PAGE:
What moved Jesus that day was more than the sight of hundreds of sick and hungry people. Jesus had time to see beyond their surface needs – he saw that they looked so lost - “They were like sheep without a shepherd”.
And compassion for Jesus went beyond a feeling of sympathy or pity and then moving on, rather it moved him towards people, it moved him to action.
We are called to look at and listen to the crowd with him, to be moved with him to respond in loving compassion, sometimes to teach, sometimes to feed and heal, to bring peace or sometimes just to hang in there and bear a cross with someone. Sometimes you will give generously with money, sometimes physical help, sometimes a listening ear, sometimes you will write to the government in protest or on behalf of others, sometimes you’ll send a card to someone you don’t even know or sometimes it will be to pray.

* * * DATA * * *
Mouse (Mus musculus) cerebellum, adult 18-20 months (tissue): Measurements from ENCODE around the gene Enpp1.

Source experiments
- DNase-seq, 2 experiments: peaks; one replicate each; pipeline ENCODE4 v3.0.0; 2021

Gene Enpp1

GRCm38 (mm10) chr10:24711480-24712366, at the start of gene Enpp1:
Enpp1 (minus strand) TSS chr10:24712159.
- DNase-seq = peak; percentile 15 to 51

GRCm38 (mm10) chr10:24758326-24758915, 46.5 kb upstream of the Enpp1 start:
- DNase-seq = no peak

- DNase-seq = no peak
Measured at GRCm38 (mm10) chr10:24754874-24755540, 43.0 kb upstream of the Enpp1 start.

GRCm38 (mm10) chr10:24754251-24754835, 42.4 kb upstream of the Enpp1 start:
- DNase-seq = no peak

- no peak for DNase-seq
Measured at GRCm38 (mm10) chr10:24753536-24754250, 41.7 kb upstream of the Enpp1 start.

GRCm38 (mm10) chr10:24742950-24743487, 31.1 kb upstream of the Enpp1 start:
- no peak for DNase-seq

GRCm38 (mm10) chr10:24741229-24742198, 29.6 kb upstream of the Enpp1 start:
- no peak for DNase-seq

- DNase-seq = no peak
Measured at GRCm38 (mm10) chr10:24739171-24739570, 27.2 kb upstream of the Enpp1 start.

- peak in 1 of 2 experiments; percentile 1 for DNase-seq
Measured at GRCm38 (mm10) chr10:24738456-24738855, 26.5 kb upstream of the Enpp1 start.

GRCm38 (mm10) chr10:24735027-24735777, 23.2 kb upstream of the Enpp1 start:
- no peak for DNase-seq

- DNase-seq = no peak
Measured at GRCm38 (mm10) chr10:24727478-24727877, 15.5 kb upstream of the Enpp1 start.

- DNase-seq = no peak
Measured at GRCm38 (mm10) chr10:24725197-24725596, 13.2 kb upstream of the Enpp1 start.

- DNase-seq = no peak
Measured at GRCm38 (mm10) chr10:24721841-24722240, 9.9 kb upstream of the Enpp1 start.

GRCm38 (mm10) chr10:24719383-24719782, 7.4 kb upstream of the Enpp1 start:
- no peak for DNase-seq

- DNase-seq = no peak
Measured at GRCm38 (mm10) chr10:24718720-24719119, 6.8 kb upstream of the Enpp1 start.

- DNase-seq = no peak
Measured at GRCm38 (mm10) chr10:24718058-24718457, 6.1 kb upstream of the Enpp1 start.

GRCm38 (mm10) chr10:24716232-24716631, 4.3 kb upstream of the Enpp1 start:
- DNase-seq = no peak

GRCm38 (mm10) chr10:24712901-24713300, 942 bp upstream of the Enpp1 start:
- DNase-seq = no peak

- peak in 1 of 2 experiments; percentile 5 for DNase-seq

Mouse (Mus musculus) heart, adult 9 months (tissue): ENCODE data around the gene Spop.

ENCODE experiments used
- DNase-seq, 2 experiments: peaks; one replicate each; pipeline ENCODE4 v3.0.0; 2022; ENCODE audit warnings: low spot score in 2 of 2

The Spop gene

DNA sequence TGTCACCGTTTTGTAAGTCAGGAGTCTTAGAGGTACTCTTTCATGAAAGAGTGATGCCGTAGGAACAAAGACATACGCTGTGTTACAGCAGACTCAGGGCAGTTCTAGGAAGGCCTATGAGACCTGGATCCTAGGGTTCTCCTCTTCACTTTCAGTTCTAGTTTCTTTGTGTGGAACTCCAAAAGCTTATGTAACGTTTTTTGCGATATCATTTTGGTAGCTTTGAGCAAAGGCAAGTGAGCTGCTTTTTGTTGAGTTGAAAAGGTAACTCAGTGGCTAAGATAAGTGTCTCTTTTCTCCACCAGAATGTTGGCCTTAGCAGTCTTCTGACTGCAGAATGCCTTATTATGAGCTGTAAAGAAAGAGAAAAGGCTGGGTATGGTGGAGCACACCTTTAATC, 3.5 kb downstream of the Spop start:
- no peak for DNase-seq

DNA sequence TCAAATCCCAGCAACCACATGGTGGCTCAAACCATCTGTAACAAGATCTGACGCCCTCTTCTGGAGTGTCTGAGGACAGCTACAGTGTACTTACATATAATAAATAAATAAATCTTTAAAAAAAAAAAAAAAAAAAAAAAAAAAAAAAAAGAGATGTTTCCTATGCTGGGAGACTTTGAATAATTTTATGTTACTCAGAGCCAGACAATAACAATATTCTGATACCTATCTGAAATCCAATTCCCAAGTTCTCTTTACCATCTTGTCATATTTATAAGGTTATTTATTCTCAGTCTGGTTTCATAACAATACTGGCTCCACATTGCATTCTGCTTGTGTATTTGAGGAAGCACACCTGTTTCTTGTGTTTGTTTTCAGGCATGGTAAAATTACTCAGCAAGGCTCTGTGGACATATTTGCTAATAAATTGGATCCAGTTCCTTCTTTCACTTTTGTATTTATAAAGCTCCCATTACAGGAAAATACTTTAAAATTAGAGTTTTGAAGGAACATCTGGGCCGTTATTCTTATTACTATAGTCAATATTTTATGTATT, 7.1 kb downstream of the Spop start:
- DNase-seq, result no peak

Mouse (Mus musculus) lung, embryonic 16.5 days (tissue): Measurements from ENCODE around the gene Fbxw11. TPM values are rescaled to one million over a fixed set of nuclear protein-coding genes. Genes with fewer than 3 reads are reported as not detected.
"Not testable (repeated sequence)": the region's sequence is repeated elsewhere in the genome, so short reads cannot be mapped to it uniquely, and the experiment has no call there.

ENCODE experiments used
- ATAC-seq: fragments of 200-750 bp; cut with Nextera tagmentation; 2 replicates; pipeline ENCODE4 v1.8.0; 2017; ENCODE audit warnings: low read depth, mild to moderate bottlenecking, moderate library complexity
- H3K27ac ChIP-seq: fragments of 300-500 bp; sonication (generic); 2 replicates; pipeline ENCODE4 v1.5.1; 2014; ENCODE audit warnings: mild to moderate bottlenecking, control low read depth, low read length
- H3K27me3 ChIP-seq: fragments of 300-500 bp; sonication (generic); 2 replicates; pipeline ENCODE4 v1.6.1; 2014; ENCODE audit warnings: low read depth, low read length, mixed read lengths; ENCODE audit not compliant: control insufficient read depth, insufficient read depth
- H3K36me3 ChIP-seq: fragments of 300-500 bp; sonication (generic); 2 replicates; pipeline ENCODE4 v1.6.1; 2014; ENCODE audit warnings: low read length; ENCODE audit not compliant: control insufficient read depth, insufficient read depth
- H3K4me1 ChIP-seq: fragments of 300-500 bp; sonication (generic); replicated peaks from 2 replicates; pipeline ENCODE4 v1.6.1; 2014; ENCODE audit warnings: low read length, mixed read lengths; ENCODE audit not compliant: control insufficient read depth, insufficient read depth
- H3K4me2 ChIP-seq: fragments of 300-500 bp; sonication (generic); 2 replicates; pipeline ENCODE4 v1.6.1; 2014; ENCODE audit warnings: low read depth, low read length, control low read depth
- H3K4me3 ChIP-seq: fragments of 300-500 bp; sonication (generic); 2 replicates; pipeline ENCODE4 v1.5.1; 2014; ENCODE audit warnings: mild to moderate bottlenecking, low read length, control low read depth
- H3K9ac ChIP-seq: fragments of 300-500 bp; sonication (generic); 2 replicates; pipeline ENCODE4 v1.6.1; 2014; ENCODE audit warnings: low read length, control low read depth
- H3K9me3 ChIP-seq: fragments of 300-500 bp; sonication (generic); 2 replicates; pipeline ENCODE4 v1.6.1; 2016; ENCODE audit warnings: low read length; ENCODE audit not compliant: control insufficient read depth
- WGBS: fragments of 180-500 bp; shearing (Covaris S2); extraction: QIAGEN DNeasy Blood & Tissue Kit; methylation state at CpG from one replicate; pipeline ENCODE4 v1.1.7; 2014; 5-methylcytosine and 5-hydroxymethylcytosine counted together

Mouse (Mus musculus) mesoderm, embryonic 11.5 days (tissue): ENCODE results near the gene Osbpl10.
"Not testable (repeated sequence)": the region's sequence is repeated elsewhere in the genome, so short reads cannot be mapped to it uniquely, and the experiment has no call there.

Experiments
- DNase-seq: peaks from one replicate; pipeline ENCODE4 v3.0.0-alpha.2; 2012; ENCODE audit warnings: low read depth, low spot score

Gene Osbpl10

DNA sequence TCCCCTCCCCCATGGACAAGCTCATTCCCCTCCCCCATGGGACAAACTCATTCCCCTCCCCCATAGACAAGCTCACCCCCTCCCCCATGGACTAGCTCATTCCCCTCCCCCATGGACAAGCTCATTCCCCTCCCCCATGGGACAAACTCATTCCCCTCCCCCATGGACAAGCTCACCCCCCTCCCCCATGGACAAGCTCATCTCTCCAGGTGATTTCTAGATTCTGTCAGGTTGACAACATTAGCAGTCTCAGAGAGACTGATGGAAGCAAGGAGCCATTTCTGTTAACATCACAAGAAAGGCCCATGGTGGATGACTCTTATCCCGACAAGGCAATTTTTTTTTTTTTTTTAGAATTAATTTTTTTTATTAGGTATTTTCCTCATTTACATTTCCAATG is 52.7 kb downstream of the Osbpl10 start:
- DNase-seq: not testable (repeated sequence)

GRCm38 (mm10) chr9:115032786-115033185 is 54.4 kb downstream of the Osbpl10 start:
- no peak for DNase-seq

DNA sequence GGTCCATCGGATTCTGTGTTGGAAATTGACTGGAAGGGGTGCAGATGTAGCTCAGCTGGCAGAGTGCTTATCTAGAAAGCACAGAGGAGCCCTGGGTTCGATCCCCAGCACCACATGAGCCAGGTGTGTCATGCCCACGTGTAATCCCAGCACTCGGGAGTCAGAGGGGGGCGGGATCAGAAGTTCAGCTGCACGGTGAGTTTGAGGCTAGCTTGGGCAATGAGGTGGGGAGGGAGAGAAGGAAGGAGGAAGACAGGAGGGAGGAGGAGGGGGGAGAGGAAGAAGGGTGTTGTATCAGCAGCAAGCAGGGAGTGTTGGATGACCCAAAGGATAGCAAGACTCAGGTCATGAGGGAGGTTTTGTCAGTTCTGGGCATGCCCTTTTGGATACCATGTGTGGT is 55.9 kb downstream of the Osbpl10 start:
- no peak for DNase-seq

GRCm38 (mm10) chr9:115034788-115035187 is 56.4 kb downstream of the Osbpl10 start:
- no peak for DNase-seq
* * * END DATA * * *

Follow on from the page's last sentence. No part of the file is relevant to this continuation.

Two years ago the Cathedral Chapter spent time asking various Cathedral’s constituents what values we should strive for – generosity, integrity and compassion. This year we have celebrated 800 years of the Magna Carta, looking at the power of words and the spirit of justice – and as I leave, I leave the Cathedral Community a challenge for the coming year: Not just to speak of justice and compassion, but to be moved to action.
If the Cathedral community is going to live out its values of generosity, integrity and compassion, it needs to be made up of people who have a rhythm of life which spends time in those quiet places deepening its relationship with God, but it must develop that alertness to the crowds to see the needs, to be moved and to act.
May we on our future journeys, find a rhythm of life in which we spend time with God and have time to see the needs of others, responding in love and with compassion.
Let us act justly, love mercy and walk humbly with our God.